Déjà Vu in 2012

Scott and I began sharing pictures with each other when we met at the University of Washington – a practice that ultimately became Dvafoto – and we’ve always been interested in what we call “photo battles”, instances of photographers publishing similar photographs either from the same event or the same place shot years apart. One classic example is the pair of photographs of a boy on a tank in Chechnya taken by James Nachtwey and Christopher Morris in 1996.

We’ve posted a few of these ‘battles’ on Dvafoto over the years but I have to hand it to Time Magazine photo editor Phil Bicker for putting together a fantastic post and gallery of 73 pairs of images from the last year that show off photography déjà vu on the Lightbox blog. Read the whole post 2012: A Year of Déjà Vu for intriguing descriptions (and categorizations) of the different kinds of photographic referencing that take place, from photographers repeating themselves to pure coincidence half a world apart. Bicker also wrote a post in 2011 about photographers who travel together, particularly in war zones, coming up with similar pictures in another great post Two Takes: One Picture, Two Photographers.

Perhaps our contemporary, collective déjà vu is trigged by the news cycle’s constant hunger for images. Photographers, after all, do sometimes document annual events — at the same time and place, year after year— as if nothing at all has ever changed, or ever will change, at that location.

Documentary photography, meanwhile, raises its own breed of déjà vu. Photojournalists often travel together and work side by side at the same event, documenting the same moment—seeing the same things, taking the same pictures. Even when working independently, photographers are not immune to conscious (or subconscious) mirroring, and the 20th century has provided a litany of masters—Cartier-Bresson, Klein, Evans and Frank come to mind—who have influenced entire generations of image makers. After all, we all want to pay homage to our forebears and our heroes. Is it so surprising when, paying tribute, we veer into imitation?

-Phil Bicker, Time Magazine’s Lightbox.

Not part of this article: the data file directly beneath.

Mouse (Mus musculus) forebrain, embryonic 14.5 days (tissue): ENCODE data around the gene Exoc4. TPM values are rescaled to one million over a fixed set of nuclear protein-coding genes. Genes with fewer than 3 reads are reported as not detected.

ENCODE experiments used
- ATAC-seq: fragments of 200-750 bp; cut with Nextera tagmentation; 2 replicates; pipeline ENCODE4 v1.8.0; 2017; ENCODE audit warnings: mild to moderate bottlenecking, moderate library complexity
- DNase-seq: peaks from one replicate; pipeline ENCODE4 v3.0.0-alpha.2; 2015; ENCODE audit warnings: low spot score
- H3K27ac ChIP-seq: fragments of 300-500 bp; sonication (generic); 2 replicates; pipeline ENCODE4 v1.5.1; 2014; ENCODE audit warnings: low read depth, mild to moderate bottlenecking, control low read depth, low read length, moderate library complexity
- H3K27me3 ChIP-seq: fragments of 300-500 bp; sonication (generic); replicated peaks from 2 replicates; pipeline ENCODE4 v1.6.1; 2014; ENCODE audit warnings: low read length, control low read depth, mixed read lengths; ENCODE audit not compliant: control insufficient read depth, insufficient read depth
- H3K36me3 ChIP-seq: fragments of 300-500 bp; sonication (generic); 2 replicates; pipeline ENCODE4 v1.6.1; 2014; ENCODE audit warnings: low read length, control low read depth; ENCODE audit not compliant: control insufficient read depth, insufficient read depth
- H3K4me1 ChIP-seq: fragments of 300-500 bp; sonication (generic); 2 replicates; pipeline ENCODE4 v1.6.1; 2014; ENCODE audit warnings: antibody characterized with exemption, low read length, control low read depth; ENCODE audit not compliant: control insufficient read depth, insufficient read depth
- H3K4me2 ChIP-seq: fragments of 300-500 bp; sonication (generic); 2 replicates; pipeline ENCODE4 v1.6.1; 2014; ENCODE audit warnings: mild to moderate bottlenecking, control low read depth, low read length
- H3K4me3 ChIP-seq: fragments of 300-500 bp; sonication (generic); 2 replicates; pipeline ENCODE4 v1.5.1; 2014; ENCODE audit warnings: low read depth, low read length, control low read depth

Must read: “The heart is the real light-sensitive medium” – Wim Wenders’ moving tribute to James Nachtwey

“The heart is the real light-sensitive medium here,
not the film nor the digital sensor,
it is the heart that sees an image and wants to capture it.
The eye lets the light in,
which is why we also call it a ‘lens’,
but it doesn’t ‘depict the image’,
it doesn’t ‘depict’ anything.”
Wim Wenders, A Tribute to James Nachtwey


James Nachtwey was recently awarded the 3rd annual Dresden International Peace Prize (previously awarded to Mikhail Gorbachev and Daniel Barenboim). At the ceremony for the award, director Wim Wenders delivered a moving tribute to Nachtwey and his work. The speech is well worth a read.

The Medevac Stories, with Daniel Etter

This is in part a guest post by photographer Daniel Etter

From the very beginning of the wars in Iraq and Afghanistan there has been debate about the nature of US media coverage of the conflicts and the embedding system. One of my favorite sources for this media criticism has come from Michael Shaw at BagNewsNotes. He recently published a post about three news organizations publishing three stories about US Medevac units at the same time, which has set off a series of discussions and posts around the photo world. Medevac is short for Medical Evacuation, typically a helicopter rescue in the context of modern war zones. For a good round-up and links to all of the work in question, see this PDN Pulse post which includes a response from one of the photographers involved.

I think it is worth noting as well, before we get started, the photographic echoes we are dealing with when we look at medevac stories and why they are so visually/culturally interesting. This story’s inherent appeal is echoed in Etter’s response. We can start with Larry Burrow’s foundational Life Magazine essay One Ride with Yankee Papa 13 and David Turnley’s memorable photograph from the 1991 Gulf War of a soldier crying over the death of his friend in a medevac chopper. As well, James Nachtwey recorded a video interview with Time Magazine about his assignment in question: “Photographing the Birds of Hope: An Army Medevac Unit in Afghanistan”.

I was especially interested in this discussion because an old colleague of Scott and mine, Daniel Etter, recently completed an embed himself with a US Medevac unit and worked on his story Medevac, which we are also featuring in this post. I thought to ask him what his view was on the current hubbub, given his own personal knowledge of the process and decision making, and to learn more about his own project. He wrote back with some thoughtful ideas and insights and we have chosen to publish the entire piece. I consider this a guest post for Dvafoto by Daniel Etter, and turn it over to him with thanks:

Daniel Etter:
So there were three major US publications that nearly simultaneously published prominent stories on US Army medevac units. My take on it? Partly coincidence and partly photographers’ herd instinct.

I approached the military specifically asking to be embedded with a medevac unit. There was absolutely no influence from the side of the military. It might have taken longer if I’d applied for a foot patrol, but I doubt that. I was embedded in Regional Command South and during my time there, there were at least four photographers with troops on the ground, while there were only two photographers embedded with medevac units, me being one of them. One additional photographer split his time between ground troops and a medevac unit. The people who didn’t ask for a specific unit ended up with ground troops.